Superb Maths and Literacy Skills Through Play 

You may have seen that Little Forest Folk Chiswick recently had an Ofsted inspection, grading us as Outstanding, in which the inspector commented ‘Children thrive in this nursery. They gain a superb understanding of early literacy and mathematical skills’.

It’s interesting that the inspector chose to hone in on literacy and maths and to call the learning that happens in these areas ‘superb’, a word that you rarely see in Ofsted inspection reports. We thought it worth sharing this, as we feel this is the area that most concerns parents considering an early years play-based education in the forest. Parents worry how children will learn maths and literacy when we don’t have explicit teaching sessions in these areas.

We’ve mentioned before that Little Forest Folk at times feels like a social experiment. A carefully considered social experiment, with our practice based on research, experience and evidence from other sources, but still, an experiment.


This year has been the first year that we have had children completing their reception year with us in the forest. Previously children have enjoyed wonderful, idyllic play based learning with us for a couple of years, but have then been moved onto traditional school for reception. This year we had some rebels across our 5 nurseries, including myself, who weren’t ready for our little 4 year olds to start formal education and who instead opted for another year of play, joy and self-directed nature education. The results have been astonishing. 

For the past 3 years, we have watched in awe as our 2 and 3 year olds show incredible development in all 7 areas of learning. Of course, they tend to develop particularly strongly in the prime areas of Communication & Language, Personal, Social & Emotional Development and Physical Development, but we still observe and record strong and wonderful developments in Literacy, Understanding the World, Creative Arts and Design and Mathematics. We’ve seen these children leave us to move onto school reception and thrive, being perfectly equipped with the skills, knowledge and attributes they need to be successful in their lives. As the latest Ofsted inspector reports, children gain skills that ‘prepare them exceptionally well for school’.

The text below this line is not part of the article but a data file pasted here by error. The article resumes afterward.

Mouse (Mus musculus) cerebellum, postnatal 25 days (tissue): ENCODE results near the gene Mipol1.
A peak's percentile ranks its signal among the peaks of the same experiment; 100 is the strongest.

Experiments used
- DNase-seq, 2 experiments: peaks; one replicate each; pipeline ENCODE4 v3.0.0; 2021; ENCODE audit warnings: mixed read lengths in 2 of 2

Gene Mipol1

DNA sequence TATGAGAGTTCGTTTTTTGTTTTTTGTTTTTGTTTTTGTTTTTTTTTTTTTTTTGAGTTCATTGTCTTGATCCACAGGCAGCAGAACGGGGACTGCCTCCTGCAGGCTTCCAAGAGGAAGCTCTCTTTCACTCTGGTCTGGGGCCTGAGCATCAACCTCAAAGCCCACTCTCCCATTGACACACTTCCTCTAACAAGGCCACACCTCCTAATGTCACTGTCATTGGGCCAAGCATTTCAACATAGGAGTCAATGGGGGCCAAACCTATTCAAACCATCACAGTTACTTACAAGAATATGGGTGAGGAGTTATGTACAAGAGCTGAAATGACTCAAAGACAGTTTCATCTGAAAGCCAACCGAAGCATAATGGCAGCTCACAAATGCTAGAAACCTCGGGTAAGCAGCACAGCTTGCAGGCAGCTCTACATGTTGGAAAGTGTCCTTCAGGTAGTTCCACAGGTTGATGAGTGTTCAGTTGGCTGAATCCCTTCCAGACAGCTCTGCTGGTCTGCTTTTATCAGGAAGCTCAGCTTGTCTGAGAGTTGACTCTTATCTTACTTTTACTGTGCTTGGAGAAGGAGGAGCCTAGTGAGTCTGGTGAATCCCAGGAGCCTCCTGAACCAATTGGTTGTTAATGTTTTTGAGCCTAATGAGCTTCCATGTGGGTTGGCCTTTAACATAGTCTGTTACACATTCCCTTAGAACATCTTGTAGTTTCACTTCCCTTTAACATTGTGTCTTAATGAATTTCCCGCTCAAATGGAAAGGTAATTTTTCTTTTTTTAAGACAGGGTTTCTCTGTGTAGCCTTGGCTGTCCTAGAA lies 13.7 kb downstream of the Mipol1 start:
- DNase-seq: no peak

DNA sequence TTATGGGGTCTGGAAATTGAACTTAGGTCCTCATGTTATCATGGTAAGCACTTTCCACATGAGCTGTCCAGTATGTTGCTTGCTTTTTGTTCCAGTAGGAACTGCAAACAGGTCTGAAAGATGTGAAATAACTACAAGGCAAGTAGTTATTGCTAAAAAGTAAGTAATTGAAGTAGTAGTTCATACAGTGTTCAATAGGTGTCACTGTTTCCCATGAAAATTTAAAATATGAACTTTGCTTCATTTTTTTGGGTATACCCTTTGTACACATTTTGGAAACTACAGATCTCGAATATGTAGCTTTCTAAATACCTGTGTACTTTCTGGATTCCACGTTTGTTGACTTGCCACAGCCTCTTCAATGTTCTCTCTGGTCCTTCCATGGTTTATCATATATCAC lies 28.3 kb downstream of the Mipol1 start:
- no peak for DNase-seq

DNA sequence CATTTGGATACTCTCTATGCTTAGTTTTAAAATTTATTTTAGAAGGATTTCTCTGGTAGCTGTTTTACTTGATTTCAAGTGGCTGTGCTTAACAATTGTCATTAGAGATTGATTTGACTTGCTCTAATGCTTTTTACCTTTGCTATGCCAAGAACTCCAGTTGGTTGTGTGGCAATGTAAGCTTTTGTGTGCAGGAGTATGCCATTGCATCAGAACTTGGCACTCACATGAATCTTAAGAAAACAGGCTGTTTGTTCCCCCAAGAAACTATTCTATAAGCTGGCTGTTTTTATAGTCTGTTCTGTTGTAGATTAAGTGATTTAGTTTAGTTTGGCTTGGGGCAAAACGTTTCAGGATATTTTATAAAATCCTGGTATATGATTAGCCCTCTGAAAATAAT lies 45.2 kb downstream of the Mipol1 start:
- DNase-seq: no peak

What we’ve never seen before this year, is what happens when children stay with us for that reception year. And it’s been awe inspiring. We often lament why the world is so obsessed with teaching children, when we observe that if we give them freedom, support and create the right environment, they are completely capable of directing their own learning. This has never been more evident than the past year. If we think about what the past year has held for our reception children – building time machines, experimenting with gravity, trajectory, trying to understand thrust and lift, creating works of art, building dens, training to be warriors, using tools to build their own toys, role-playing evolution, face-painting each other, dancing, jumping, climbing, running and balancing, it’s a beautiful thing to have been a part of.

These lucky children haven’t seen a single worksheet, or sat at a single desk. Until this week, when one of our reception children, having seen an older sibling doing homework, asked if he could do a worksheet. Not being worksheet sort of people, we wanted to follow his interest, in the moment to see where he could go with it, but didn’t have an appropriate worksheet available. So, we gave him what we did have. An older child’s year 1 & year 2 maths workbook.

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This child has never done formal maths lessons, and nobody has taught him maths, but nature play tends to involve lots of maths and science-based play, so he’s played enormously with maths. As was evident when he flew through the worksheet aimed at children 1-2 years older than him, who have already completed a reception year at school. Aside from a brief moment of confusion as to why the worksheet had drawings of insects to count and add instead of actual tangible things to hold or the actual numbers involved in the calculations, he sat down and in a few minutes completed two pages of the workbook. His numerals were often mirrored instead of being formed correctly, not a concern for us as we do not see mirror writing as intrinsically wrong, but merely a feat of action generalisation. Children often learn the shape of a letter or numeral before they learn the direction for writing it.

What astounds us in this case, is the mathematical skills that this child and our other reception children possess. They don’t see maths as something they can’t do, or something difficult. And neither do any of our children. They don’t even particularly notice they are learning maths. They simply develop their quantitative reasoning, mathematical skills and knowledge from observing their peers and being supported by our Educators in their play. They are intrinsically motivated to acquire these skills as they need them to take their play to the next level. We don’t teach them maths, they play with maths, and develop incredible competence and confidence as a result.   


Leanna Barrett - Little Forest Folk Founder